The collective security idea was a root of the new League of Nations established in 1920 after WWI. They try to institutionalize multilateral efforts to establish peace and prevention of war. By 1938, the 57 members joined the League and represented in the General Assembly. The League Council was only limited to great-power permanent members. All of states members were demanded to impose collective economic or diplomatic sanctions against the aggressor. Also, the use of military force was decided by the Council. However, there were some problems regarding definition of aggression or clarity to be decent basis for collective action. In addition, the recommendation had to be agreed on unanimously and each member has veto powers. The League’s incompetency in 1930s toward Axis powers (Germany, Japan, and Italy) led to the demise of the League of Nations and the outbreak of WWII in 1939. The US did not even join the League and not participate in the collective security system.
③The United Nations
The term ‘United Nations’ was first used by President Roosevelt in 1942when 26 states pledged their governments to counter against the Axis powers. The UN Charter was drawn up in UN conference in 1945. The UN was officially established on October of 1945. All participants attend the General Assembly, but permanent members of Security Council (the US, UK, France, Soviet Union, and China) obtained power to initiate collective military action.
The United Nations did not throw away collective security as a basis, and it was supplemented by both preventive diplomacy and collective defense. Preventive diplomacy: prevent conflicts from occurring in the first place Collective defense: supported by legal framework Article 51 of the UN Charter, primarily on balance of power.
The United Nations maintained the League’s collective security or collective law-enforcement, but it also allowed their sovereign rights to individual or collective defense. This significant improvement of the League framework has supported the disappearance of world war since 1945. During high tension period (The Cold War), the Security Council could not reach agreement on many issues, but states could still rely on their collective defense alliances.
Overall, multilateral diplomacy of various international organizations, including UN, has contributed to significant advance in arms control, trade, commerce, human rights and other socio-economic issues. Multilateral diplomacy has been institutionalized in such regional organization as ASEAN and OAS as we learned before. And the creation of Council of Europe made strong economic and political ties among its EU members, and now institutionalized as the Organization for Security and Cooperation in Europe (OSCE). Multilateral diplomacy has come a long way from the Concert system. Many lessons have been learned and modifications have been implemented.
⑤ Limitations to collective security
Universal and concert approaches to collective security have at least 6 problems.
– Confusion about cause and effect relationship between collective security and peace
– Gap between states’ expressed commitments to collective security.
– Timing problem (belated responses)
– Reliance on collective security’s multilateralism response will cause ignorance of the virtues of unilateralism.
– Possibility of expansion of a minor war into a major war
– Implication of commitment to the status quo
*Peacekeeping: Managing and controlling conflicts
Peacekeeping can be shown as an expansion of collective security thinking to prevent conflicts that threaten international peace. Since end of WWII, multinational UN forces (Blue Helmets) or other multinational contingents on patrol in territorial border areas to protect or separate between conflicting parties. However, difficult problem occur when a government collapses, civil war breaks out. In such cases there are no parties to agree to a UN presence. ( In 1993, Somalia regime collapsed and domestic disorder broke out. The relief effort gave away to an enforce peace). Efforts have undertaken to extend beyond the more limited peace keeping into include peace enforcement and even peacemaking.
※ Selected peacekeeping and observer missions
The UN and other peacekeeping missions summarized and organized by regions. The emergence of new contingencies and rapidly changing conditions have made peacekeeping highly fluid.
Africa: UN Mission in the Sudan, Democratic republic of Congo, Western Sahara, Sierra Leone, Liberia. Asia : UN Military observer group in India and Pakistan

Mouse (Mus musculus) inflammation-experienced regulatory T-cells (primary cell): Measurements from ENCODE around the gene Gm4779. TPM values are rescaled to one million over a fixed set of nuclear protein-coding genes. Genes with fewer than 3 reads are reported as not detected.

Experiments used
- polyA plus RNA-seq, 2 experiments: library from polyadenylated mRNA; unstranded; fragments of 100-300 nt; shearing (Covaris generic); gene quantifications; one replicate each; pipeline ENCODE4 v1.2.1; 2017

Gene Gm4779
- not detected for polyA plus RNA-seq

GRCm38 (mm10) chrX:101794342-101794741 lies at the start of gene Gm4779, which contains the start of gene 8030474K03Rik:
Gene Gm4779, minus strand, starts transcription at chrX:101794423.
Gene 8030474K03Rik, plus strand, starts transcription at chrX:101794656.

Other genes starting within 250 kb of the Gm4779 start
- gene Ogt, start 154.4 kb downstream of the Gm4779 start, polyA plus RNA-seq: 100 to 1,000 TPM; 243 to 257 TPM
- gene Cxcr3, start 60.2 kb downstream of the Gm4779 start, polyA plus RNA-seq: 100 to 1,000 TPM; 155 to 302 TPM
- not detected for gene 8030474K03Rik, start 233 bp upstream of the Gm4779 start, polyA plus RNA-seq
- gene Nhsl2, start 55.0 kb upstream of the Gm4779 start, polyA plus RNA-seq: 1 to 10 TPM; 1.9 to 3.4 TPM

UN observer Mission in Georgia
UN Mission in East Timor
Europe: UN Force in Cyprus
NATO Stabilization Force
UN Mission in Kosovo
NATO international security force for Kosovo
NATO Albania Force
OSCE Peace Missions
Middle East : UN Truce Supervision Organization
UN Interim Force in Lebanon
*Functional collaboration in specialized agencies,
Other international organizations and regimes
Three approaches to cooperation to build security under international anarchy, consequently remove anarchy;
-World government and related world federalism
-Collective defense in alliances or less formal coalitions
-Collective security through peacekeeping and observer missions
Another approach is to establish concerted multilateral institutions not only for matters of defense and security, but also to perform other important functions. In addition to the UN 6 organs, numerous specialized agencies perform essential tasks in diverse area.
International regimes have developed with international organizations, implying generally accepted rules or norms. How these rules or norms developed is of particular interest of liberals and social constructivists.
Nongovernmental organizations perform both security-related task and human welfare activity. NGOs affect on the agendas of international organization and also monitor closely for their actions in 3 ways; – directly making their positions known to international organizations – indirectly influencing them through their links
– publicizing their views via media
※Applying theory: Functionalism, Neo- functionalism, and Epistemic communities David Mitrany identified certain functions that could not be performed by single state, and were the basis for forming international organizations to perform. (telecommunications, international trade and investment, and disease control) – Functionalism : According to functionalism, international integration – the collective governance and ‘material interdependence’ between states – develops its own internal dynamic as states integrate in limited functional, technical, and/or economic areas. International agencies would meet human needs, aided by knowledge and expertise
– Neofunctionalism : Neofunctionalists focused their attention in the process of integration among states, i.e. regional integration. Initially, states integrate in limited functional or economic areas. Thereafter, partially integrated states experience increasing momentum for further rounds of integration in related areas.
The author identified a spectrum between harmony and discord, and important part was various means by which states cooperate in the regimes and international organizations.
There were 4 approaches addressed to build security and cooperation
– building world governance
– cooperating within alliances and coalitions to meet collective defense challenges
– participating in international law enforcement
– building consensus and expanding multilateral international organizations to deal functionally with the many diverse issues